By the way, what happened to the female forum member from Texas (The LD Hunter)? We haven't heard from her in quite a while. I hope the testosterone-fuelled discussions didn't put her off!
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PostSubject: Re: THE COLLECTORS' MARKET   Wed Jun 22, 2011 1:09 pm

laserkb wrote:
And in a way, that's what my laserdiscs mean to me. Many of them I associate with my childhood and adolescence, some remind me of my own kids when they were young, a lot are my way of clinging to the past. Some might call it pathetic, others will recognise it as nostalgia. There is also an element of perversity - I've always swum against the tide, and laserdiscs, being ignored by the vast majority of folks out there, are the perfect symbol of individuality, a desire not to be just like all the other sheep who simply buy what they're told to.

An excellent summary of why many people, myself included collect.

MOTLEY1972 wrote:
no worries bullruckle this is why forums are not for me never joined one before and wont post again cheers

I agree that it would be a real shame if you leave the forum Motley. The more people and the more variations in opinions and tastes the better a forum is made I think.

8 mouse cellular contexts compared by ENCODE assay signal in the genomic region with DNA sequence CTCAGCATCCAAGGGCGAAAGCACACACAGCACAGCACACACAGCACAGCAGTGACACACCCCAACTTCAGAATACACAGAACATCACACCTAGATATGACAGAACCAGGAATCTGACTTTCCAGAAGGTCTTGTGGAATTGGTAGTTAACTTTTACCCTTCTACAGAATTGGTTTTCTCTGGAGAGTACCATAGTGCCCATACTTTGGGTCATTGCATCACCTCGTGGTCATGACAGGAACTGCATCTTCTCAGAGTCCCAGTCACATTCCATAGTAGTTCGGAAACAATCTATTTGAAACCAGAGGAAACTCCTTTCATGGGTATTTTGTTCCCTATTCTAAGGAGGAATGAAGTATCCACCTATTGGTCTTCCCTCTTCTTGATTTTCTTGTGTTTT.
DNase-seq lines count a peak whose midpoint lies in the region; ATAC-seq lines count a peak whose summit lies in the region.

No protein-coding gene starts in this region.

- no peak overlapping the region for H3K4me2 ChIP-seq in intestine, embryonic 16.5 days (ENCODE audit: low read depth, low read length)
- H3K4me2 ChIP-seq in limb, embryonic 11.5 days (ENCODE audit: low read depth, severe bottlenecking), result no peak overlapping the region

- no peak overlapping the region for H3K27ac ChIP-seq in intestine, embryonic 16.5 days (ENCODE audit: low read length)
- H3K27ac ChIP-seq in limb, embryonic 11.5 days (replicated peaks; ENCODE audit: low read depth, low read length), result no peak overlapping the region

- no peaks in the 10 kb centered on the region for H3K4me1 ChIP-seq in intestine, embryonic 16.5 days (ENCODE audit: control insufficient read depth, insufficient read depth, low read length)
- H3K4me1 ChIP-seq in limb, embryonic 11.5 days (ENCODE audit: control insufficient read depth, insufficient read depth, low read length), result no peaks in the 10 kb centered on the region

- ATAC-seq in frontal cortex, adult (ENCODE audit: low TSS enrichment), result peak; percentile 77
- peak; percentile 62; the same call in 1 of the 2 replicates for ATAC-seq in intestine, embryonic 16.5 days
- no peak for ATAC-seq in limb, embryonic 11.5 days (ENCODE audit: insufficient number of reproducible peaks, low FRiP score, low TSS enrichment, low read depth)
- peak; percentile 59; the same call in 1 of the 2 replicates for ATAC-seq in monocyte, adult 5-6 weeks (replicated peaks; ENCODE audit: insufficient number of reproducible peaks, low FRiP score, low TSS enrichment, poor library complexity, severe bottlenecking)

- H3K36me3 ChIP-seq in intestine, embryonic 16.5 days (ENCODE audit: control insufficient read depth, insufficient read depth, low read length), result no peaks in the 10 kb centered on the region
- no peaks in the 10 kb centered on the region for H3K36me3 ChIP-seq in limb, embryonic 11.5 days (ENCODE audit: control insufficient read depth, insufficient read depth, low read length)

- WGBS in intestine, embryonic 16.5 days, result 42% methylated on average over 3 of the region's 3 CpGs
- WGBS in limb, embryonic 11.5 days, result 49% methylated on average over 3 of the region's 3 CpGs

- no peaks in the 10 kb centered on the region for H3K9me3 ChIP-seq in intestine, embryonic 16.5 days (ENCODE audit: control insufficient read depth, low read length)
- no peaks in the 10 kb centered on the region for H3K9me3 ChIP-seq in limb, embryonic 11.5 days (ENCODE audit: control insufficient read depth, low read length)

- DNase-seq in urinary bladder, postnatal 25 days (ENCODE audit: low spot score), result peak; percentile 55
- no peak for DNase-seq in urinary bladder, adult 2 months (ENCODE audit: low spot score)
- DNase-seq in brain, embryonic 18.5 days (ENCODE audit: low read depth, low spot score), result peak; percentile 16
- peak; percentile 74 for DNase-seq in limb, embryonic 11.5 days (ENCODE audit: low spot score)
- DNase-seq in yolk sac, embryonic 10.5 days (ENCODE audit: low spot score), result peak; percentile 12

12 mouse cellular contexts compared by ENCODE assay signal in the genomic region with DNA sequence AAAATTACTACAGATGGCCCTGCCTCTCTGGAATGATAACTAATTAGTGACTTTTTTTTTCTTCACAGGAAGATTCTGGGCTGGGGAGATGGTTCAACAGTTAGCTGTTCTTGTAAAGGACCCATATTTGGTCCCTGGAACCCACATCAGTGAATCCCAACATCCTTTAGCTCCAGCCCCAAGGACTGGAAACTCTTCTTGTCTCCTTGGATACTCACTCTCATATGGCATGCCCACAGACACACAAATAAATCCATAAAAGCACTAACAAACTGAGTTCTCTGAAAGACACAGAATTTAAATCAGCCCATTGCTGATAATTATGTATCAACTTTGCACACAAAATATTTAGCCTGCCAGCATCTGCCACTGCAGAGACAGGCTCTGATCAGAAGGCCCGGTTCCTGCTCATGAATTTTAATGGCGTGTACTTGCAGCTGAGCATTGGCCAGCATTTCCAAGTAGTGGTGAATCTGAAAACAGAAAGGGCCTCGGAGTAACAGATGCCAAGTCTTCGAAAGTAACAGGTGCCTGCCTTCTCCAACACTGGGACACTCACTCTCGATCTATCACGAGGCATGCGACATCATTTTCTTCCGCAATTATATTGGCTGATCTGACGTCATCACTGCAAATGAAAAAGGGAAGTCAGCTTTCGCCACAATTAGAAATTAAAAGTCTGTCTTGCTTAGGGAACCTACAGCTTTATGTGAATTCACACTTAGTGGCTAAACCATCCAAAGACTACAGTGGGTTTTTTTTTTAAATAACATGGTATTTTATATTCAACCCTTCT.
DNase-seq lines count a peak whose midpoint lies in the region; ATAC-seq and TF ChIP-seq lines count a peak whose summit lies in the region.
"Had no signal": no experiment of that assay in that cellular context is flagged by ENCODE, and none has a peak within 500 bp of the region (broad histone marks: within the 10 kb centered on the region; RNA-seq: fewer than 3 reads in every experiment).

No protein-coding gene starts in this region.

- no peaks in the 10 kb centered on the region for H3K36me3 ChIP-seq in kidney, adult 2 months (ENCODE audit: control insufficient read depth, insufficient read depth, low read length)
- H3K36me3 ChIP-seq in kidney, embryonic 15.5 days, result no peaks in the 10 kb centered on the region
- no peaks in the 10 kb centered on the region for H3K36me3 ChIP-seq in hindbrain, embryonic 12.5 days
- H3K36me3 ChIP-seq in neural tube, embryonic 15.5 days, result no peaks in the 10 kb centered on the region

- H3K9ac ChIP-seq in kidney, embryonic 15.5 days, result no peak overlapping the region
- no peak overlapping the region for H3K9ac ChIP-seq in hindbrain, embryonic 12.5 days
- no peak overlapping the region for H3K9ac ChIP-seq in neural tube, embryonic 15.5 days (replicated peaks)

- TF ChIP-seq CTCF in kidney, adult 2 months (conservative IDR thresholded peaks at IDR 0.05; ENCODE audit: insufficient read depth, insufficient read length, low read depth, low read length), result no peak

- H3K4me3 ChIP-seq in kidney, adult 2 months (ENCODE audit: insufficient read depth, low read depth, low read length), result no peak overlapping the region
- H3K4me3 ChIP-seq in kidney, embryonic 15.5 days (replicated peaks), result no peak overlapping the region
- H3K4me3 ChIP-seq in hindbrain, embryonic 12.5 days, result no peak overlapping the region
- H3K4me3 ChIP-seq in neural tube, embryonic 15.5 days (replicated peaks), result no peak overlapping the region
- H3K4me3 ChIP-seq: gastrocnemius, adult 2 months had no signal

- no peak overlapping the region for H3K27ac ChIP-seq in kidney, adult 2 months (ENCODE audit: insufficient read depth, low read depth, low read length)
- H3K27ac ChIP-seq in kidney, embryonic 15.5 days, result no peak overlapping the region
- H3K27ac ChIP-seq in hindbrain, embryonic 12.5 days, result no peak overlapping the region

Occasionally an argument or difference of opinion is had, but I find on the whole it's no different from when I have an exchange of opinions with a friend in real life, it's simply that, an exchange of opinions.

Hopefully we'll be seeing you in many more threads to come : )
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bullruckle

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PostSubject: Re: THE COLLECTORS' MARKET   Wed Jun 22, 2011 6:39 pm

MOTLEY1972 wrote:
no worries bullruckle this is why forums are not for me never joined one before and wont post again cheers

Huh? I thought we were just pleasantly exchanging our point of views on collecting. Jumping ship seems a bit drastic. I fell bad if it's because of something I said. Sorry Motley Embarassed